Posted From: 126.96.36.199
|Posted on Friday, 15 August, 2014 - 07:26 am: |
Leather is animal skin. It is exactly the same as shoe leather. The leather in a RR is made by Connolly and is better than the leather used in the Houses of parliament, so I have been told.
Because leather is dry skin is responds well to water. To clean leather use hand soap warm water and a nail brush.
Dubbin this is what is used on leather as a general purpose polish which makes leather supple and is IMO the best for all leather. It is clear and solid like shoe polish, and is like clear higher quality shoe polish. It costs about £3 a tin, in the UK I get Chelsea Dubbin, brand.
To apply rub loads over the leather then polish with soft shoe brush to sort of drive the Dubbin into the leather then polish off with clean cloth or wearing soft old clothes wriggle all over the seats.
Loads of Dubbin left in the crack will keep the crack supple.
Small bits like piping which has lost its colour. After cleaning and before dubbin, dry leather with cloth and using a felt tip pen colour in the SMALL area and when dry apply Dubbin. Art shops sell individual ones that are more colour fast than kids ones. The palette is enormous. 20 greys are available endless reds.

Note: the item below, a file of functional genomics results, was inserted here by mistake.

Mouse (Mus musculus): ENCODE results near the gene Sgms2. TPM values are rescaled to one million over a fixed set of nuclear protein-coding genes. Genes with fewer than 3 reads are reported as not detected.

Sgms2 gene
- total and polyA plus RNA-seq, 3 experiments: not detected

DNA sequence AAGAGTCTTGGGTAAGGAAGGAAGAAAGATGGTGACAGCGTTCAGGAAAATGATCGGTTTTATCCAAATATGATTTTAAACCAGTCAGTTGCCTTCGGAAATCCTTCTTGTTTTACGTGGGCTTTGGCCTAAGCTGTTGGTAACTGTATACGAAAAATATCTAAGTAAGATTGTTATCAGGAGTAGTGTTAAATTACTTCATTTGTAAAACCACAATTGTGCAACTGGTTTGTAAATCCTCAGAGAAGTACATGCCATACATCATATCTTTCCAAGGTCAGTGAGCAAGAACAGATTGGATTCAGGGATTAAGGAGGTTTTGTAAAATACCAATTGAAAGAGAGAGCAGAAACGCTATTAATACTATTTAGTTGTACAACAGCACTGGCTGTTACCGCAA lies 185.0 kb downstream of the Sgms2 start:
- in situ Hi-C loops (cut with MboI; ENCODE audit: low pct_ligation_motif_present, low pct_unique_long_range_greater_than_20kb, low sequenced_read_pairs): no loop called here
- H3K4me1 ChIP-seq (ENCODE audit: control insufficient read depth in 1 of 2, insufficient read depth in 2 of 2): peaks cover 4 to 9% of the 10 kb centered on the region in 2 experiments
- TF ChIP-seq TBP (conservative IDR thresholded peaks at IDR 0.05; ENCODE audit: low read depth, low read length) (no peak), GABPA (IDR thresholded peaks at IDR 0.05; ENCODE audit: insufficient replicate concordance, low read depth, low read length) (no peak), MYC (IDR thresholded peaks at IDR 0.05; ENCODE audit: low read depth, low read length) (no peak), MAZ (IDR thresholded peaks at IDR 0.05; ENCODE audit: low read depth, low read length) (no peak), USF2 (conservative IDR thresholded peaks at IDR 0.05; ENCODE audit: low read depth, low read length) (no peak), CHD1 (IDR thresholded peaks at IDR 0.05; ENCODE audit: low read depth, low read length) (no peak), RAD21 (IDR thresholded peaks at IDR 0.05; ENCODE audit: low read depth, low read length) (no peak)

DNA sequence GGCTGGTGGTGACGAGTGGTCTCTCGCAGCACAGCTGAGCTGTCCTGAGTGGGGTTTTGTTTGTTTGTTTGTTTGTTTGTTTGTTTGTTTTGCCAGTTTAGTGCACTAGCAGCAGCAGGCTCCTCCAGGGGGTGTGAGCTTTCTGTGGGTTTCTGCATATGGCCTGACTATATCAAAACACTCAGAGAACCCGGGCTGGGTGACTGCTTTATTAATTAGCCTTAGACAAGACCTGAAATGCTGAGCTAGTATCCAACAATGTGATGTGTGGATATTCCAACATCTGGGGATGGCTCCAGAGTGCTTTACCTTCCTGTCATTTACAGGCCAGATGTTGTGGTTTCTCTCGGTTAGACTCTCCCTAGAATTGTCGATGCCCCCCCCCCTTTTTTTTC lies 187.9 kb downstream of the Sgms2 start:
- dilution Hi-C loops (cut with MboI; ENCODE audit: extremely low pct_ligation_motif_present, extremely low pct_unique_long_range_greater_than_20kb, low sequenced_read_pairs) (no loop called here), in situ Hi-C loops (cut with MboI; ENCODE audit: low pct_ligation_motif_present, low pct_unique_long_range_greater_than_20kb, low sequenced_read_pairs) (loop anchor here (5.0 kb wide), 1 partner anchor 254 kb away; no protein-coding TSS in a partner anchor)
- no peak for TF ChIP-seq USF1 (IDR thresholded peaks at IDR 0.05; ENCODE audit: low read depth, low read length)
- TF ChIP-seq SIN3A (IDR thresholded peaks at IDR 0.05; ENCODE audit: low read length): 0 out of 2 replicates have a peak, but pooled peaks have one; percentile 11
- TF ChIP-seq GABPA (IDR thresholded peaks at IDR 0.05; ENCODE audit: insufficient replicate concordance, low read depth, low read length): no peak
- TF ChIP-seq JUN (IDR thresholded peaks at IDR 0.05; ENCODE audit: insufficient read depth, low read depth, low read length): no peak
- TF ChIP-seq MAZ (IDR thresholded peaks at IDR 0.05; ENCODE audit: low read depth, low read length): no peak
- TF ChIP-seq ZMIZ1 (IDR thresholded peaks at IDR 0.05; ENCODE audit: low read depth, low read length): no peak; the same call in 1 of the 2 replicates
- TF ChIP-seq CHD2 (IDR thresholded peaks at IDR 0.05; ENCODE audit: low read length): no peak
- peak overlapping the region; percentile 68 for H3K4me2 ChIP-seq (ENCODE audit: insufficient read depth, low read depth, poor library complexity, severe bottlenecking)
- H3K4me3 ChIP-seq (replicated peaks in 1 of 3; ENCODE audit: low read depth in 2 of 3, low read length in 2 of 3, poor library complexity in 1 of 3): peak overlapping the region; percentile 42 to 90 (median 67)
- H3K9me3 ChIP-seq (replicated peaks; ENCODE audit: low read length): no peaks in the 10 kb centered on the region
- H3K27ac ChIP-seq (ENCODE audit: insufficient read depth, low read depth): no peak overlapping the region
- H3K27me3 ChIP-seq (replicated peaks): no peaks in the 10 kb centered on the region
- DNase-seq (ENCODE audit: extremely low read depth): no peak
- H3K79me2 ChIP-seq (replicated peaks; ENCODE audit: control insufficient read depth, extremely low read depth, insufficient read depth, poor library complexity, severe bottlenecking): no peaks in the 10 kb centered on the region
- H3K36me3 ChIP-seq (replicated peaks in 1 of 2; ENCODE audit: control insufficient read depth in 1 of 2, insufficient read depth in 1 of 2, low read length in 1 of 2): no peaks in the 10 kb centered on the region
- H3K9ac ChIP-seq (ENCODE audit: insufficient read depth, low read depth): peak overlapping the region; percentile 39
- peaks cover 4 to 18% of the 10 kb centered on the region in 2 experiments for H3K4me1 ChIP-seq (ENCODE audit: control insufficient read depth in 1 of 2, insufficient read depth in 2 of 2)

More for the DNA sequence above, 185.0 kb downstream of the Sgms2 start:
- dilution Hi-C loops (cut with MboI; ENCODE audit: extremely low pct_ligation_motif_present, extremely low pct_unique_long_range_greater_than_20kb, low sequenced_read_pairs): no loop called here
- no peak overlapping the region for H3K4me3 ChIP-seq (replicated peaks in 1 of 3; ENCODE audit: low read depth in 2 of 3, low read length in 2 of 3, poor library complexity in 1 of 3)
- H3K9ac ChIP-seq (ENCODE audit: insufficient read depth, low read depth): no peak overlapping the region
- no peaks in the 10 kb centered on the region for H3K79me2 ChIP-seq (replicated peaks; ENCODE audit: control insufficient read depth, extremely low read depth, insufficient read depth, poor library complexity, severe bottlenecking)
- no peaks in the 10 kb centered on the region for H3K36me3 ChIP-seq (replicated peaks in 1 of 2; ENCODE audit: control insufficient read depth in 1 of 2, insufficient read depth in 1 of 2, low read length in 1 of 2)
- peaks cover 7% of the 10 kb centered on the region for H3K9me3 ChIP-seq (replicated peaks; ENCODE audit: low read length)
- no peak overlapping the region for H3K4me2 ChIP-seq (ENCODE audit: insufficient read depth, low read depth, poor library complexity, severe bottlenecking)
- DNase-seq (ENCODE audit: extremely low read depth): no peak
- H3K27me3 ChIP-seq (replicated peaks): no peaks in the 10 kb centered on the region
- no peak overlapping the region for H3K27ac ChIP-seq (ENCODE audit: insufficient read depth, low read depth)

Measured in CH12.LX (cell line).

Working with leather.
To make dry leather supple, wet the back and allow the water to soak in. It can then be moulded and sewn on a domestic sowing machine using sharp sharp very sharp needles that are made by Millwards and sold by a shop that stores it's stock properly.
Where replacing a seat panel remove seat cover, wet it so that it is supple. Unpick the seam and using the same holes stitch the seams using curved Millwards needles by hand. Some stitch paterns are done with two needles alternately from either side. Saddles and steering wheels are done like this.
When refitting the cover the leather must be supple, when it dries out it will retain it's shape. This sort of work is not easy but can be done diy.
Leather craft diy sites.
How wet is wet.
leather can be very wet without suffering damage. Providing air is allowed to circulate while the leather naturally dries out. Any form of heating will damage the leather and can cause tears and cracks to happen with little movements of the leather. Leather that is permanently wet will rot after a few months. So keep a happy medium between dry and wet.
History of leather in cars.
Orignally leather was considered only for the chauffeur. The passengers would have cloth which was considered more posh than leather.
Because the chauffeur was also the mechanic leather was used for it's ability to suffer abuse for dirt and oil. A quick buff up ands it's good again. And when its old it still looks good saving money when the cloth is redone.
(Message approved by david_gore)